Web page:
Now that AT&T’s intention to buy DirecTV for about $US49 billion is official, the next step is to convince government regulators that the merger won’t hurt competition or consumers.
Here’s how AT&T plans to dance around any potential concerns:
- First, AT&T says it will honour the FCC’s net neutrality rules from 2010 for three years following the merger. (More on the in a bit.)
- Next, AT&T will build out its broadband network, providing access to customers in rural areas. That’s something the government is sure to dig.
- Finally, AT&T won’t require customers to bundle TV and broadband internet services. You’ll be able buy a standalone internet service package if you just want to watch all your video through streaming services like Netflix or Hulu.
“We designed the commitments to ensure the deal looks consumer friendly and in the public interest,” AT&T’s CEO Randall Stephenson said on a call with analysts this morning.
The moves seem good on the surface, but the net neutrality agreement is a bit worrisome. It means AT&T promises to treat all internet traffic equally for the first three years, but after that it could be open to allowing some internet content companies pay for so-called fast lanes that allow for faster streaming.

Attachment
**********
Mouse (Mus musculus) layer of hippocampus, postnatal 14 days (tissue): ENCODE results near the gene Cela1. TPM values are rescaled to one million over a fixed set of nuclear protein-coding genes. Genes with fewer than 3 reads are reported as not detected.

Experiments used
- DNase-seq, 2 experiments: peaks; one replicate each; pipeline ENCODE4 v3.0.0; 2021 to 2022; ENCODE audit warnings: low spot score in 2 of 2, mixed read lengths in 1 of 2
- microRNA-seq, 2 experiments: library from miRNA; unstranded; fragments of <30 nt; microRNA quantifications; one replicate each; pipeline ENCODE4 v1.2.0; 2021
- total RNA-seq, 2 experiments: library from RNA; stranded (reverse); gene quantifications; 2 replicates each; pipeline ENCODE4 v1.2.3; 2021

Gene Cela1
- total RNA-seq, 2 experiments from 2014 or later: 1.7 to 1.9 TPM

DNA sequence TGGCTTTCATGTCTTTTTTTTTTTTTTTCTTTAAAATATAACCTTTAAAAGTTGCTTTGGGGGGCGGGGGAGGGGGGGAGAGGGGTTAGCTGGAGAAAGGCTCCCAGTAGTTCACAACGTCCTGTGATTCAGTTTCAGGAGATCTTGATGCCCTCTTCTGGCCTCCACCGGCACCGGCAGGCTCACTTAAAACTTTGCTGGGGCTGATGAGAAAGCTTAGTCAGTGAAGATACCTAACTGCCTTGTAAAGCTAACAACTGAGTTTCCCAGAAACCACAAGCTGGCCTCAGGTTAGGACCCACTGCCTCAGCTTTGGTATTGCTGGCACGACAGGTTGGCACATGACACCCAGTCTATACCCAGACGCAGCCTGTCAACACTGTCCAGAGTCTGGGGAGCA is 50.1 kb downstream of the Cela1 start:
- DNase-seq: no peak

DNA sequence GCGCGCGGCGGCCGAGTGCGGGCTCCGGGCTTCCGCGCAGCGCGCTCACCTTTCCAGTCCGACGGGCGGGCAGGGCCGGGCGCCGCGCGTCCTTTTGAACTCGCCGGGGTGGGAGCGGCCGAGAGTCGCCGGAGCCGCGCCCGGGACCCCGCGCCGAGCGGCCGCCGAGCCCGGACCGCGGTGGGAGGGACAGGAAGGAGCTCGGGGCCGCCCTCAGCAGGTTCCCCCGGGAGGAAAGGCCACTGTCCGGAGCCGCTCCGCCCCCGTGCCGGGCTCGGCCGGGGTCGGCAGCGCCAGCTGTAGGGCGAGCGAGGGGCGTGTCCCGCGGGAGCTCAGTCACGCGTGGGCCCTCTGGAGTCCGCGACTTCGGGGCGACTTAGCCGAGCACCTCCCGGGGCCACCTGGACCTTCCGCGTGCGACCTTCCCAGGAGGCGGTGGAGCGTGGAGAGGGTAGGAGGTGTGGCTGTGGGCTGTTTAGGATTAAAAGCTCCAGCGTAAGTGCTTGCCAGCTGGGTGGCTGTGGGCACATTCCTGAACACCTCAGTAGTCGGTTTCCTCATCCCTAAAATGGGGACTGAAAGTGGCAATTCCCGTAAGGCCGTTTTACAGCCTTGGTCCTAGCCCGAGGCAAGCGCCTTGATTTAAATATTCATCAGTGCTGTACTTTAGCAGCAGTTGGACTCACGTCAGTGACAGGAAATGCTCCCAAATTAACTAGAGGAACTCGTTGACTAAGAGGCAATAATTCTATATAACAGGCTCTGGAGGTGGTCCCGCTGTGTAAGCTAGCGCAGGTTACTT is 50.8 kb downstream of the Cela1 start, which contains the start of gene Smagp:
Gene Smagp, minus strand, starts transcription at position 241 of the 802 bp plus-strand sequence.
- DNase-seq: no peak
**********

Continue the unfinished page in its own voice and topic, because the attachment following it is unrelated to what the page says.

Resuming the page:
Last week, the FCC approved a proposal that would allow companies to pay for faster access to consumers. That has a lot of net neutrality advocates up in arms because it would give an unfair advantage to companies with enough cash to pay.
As AT&T goes through the regulatory stuff with the government, Congress should ask what AT&T’s plans are after those three years. Of course, AT&T will likely follow the same route it’s big competitor Comcast will, but it’s essential to have the company’s thinking of net neutrality on the record as the debate continues.
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